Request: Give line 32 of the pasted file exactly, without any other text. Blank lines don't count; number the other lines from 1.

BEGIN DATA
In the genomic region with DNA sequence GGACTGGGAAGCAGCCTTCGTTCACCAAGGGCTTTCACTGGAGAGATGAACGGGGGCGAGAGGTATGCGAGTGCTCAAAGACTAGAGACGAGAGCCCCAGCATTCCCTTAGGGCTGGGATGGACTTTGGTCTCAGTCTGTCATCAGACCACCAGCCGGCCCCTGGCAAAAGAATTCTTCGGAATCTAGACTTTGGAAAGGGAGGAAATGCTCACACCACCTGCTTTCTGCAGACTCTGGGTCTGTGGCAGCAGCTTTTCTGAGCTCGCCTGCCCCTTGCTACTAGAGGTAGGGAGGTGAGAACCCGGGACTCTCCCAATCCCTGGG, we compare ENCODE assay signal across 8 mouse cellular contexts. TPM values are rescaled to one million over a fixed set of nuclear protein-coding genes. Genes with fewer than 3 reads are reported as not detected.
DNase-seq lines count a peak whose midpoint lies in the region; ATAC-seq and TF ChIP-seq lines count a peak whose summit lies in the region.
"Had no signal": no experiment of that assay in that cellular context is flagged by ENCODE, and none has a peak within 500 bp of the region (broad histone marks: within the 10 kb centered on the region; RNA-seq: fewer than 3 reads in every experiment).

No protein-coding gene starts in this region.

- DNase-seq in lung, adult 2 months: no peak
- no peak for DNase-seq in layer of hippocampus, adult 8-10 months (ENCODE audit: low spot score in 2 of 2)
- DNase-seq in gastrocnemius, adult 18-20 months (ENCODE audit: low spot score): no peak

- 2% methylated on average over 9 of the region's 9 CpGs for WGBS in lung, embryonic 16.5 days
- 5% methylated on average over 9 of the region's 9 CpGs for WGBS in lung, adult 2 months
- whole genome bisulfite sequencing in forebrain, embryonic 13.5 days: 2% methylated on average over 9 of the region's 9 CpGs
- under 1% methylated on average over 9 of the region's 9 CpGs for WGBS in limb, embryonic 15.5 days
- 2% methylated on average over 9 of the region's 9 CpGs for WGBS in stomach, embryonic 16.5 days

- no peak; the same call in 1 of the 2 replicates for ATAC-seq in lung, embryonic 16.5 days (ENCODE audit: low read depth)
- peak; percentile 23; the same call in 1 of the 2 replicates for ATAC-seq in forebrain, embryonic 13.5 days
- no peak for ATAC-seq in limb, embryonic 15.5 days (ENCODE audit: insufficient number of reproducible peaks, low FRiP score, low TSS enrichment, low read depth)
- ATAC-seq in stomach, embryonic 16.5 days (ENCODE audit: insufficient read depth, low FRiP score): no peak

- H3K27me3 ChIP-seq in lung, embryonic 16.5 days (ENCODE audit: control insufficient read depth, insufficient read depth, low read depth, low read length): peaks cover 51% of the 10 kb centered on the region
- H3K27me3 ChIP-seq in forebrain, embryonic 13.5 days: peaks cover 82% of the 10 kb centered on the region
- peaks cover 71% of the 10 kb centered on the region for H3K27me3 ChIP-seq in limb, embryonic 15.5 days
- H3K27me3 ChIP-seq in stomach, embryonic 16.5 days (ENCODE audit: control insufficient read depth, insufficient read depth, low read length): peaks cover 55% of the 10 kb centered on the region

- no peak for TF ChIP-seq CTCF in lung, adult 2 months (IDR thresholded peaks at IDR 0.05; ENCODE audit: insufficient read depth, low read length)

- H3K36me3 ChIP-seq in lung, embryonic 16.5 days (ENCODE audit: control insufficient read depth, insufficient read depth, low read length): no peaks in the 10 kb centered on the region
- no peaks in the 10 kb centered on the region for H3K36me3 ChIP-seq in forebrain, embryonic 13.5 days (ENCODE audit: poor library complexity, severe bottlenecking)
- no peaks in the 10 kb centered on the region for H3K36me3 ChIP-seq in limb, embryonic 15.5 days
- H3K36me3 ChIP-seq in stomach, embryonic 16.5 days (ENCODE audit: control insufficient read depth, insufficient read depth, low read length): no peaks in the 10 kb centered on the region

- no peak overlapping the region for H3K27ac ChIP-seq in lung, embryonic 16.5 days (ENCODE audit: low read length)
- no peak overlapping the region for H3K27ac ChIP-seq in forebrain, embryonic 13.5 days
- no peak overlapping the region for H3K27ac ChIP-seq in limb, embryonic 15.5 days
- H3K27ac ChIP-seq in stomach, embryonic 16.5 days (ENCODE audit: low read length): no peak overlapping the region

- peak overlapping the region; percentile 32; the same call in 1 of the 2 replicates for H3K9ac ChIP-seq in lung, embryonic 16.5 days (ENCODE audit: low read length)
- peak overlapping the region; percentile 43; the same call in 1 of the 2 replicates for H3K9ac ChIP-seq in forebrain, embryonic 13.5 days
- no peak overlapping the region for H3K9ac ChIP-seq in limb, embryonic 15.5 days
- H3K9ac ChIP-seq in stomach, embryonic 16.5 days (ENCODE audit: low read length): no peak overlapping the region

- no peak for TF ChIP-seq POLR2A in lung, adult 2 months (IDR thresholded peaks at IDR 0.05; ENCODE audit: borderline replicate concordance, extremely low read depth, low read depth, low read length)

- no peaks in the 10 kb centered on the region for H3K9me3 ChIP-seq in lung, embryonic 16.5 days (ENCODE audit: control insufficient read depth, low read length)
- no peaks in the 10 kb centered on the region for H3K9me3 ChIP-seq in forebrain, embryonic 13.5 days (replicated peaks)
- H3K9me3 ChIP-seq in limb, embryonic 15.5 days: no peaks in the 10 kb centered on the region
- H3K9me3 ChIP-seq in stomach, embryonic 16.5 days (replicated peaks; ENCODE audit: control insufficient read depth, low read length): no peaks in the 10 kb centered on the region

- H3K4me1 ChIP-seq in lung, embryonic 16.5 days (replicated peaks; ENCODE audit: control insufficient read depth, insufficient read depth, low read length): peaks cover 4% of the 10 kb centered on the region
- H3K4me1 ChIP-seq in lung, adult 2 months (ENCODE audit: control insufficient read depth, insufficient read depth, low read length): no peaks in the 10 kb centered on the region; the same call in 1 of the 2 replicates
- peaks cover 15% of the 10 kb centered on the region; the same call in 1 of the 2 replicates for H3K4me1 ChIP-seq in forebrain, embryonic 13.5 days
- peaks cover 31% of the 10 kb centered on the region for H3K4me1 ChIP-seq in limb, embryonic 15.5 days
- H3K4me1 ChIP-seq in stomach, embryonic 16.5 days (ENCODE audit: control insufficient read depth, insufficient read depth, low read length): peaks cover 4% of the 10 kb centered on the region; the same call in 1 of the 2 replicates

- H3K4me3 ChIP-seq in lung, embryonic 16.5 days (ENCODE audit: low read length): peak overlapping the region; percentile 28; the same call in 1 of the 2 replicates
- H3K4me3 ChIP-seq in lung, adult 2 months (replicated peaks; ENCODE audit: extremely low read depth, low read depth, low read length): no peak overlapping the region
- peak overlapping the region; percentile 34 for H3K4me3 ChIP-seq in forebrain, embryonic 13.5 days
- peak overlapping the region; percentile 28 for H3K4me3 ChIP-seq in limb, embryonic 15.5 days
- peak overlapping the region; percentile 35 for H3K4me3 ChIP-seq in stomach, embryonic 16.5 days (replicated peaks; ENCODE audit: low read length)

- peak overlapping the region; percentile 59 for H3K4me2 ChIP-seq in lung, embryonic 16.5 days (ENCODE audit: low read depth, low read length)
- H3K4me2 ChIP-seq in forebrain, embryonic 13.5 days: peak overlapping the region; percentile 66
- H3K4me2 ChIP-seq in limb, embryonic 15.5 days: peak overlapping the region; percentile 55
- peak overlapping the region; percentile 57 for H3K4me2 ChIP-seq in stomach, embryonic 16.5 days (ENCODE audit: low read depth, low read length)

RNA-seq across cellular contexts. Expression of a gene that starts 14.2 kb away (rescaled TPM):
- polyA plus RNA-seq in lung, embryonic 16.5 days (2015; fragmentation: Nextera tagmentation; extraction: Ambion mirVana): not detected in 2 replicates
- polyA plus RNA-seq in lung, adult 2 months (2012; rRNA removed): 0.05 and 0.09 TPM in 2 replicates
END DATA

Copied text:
- no peak overlapping the region for H3K9ac ChIP-seq in limb, embryonic 15.5 days